The employee of a corporate supermarket chain who manages to figure out he or she is part of a process which degrades the environment and makes the people obese, in order to enrich shareholders, is unlikely to complain about it to the manager.

    Weber was keen to point out that a bureaucratic world had a way of turning tables on people, even the powerful, helping them achieve the opposite of their intentions.

    Key performance indicators

    What neoliberals and others consider to be "reform" or "efficiency" only intensifies the ailments of bureaucracy. Contemporary management culture operates on two key principles. One is bottom line efficiency conceived in terms of dollar value. The other is the use of "KPIs" - key performance indicators.

    These are meant to help organisations achieve their purposes effectively at the least cost. They systematically separate means and ends, to the detriment of the latter.

    A KPI is a proxy, usually a quantitative measure, for effective performance of a task. But it is not the task itself. What it actually measures is how good you are at scoring high on the KPI. That is, you excel at some indicator of what you really are supposed to be good at.

    Meanwhile, a few pennies in efficiency savings might end up costing an organisation something that cannot be measured in marginal utility terms.

    "You don't fully realise the consequences until you return to your desk with a cup of tea and have nowhere to put the teabag."

    Preening cost-cutters in one department of state I am familiar with have removed the waste paper baskets of senior officials and their staffs. Money was saved on janitorial services! But the message to public servants was that their time and professionalism was not worth the value of a waste paper basket. As one remarked to me, you don't fully realise the consequences until you return to your desk with a cup of tea and have nowhere to put the teabag.

    Dedicated professionals will carry on. But they do so with yet another pinprick on the way to demoralisation, and yet another set of tasks concerning their trash to get in the way of their primary purposes.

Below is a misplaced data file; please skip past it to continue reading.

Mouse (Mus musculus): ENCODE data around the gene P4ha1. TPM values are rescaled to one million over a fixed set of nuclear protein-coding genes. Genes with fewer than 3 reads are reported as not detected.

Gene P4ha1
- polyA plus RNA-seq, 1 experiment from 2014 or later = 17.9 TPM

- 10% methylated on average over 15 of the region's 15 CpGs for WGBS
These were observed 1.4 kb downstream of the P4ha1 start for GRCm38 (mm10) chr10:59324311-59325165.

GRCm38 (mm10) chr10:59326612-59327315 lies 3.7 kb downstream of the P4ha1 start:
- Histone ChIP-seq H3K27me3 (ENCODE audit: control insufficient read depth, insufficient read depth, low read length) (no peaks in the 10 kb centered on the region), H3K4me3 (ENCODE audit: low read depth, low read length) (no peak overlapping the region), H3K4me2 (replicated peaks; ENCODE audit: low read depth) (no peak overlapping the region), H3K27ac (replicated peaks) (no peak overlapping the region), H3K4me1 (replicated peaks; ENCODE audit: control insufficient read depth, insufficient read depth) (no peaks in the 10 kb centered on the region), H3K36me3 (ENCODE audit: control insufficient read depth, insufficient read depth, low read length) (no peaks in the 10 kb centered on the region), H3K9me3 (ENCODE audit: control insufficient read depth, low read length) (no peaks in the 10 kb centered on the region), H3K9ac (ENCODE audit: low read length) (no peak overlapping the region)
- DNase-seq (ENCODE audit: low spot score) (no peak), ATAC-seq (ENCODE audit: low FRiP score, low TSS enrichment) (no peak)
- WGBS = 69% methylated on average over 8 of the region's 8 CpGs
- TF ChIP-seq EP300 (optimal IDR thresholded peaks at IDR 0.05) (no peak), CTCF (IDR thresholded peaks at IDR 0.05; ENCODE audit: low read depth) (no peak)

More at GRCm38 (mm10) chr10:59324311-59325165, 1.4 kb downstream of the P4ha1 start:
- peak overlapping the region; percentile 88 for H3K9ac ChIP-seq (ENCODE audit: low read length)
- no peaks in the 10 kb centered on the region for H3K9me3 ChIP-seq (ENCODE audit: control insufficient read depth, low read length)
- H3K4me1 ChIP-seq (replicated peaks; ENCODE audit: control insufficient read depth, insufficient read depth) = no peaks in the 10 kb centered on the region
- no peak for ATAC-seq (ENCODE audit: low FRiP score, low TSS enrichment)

Bureaucracy and values

    This example may seem trivial, but compound it a thousand times and you begin to get the idea.

    Then think on this: the person who will rise to the top in such a world is the person who devises yet further "efficiencies", the person who learns to love and live "efficiency". Bureaucracy not only introduces a fatal gap between means and values, but also between personalities.

    In a bureaucracy, certain personalities thrive: the conniving "brown-noser"; the manager expert at rolling shit downhill; the career built on command of internal procedure; the smooth operator. These kinds of people come to run the world in bureaucracies.

    The successful bureaucratic personality is not the one committed to the values of their vocation, whether a doctor, a lawyer, a soldier or a teacher. Such values are profoundly and emphatically inefficient, demanding as they do dedication to excellence and outcome regardless of all else.

    Many of those who believe in the values of their professions spend much of their life energy working against the very organisations and people who are supposed to share those values.

    This is the rationalised, bureaucratic world Weber feared. In it, only irrational and unyielding commitment to our ultimate values gives us any hope of realising them in practice.

    Tarak Barkawi is Associate Professor in the Department of Politics, New School for Social Research.

    The views expressed in this article are the author's own and do not necessarily reflect Al Jazeera's editorial policy.

    SOURCE: Al Jazeera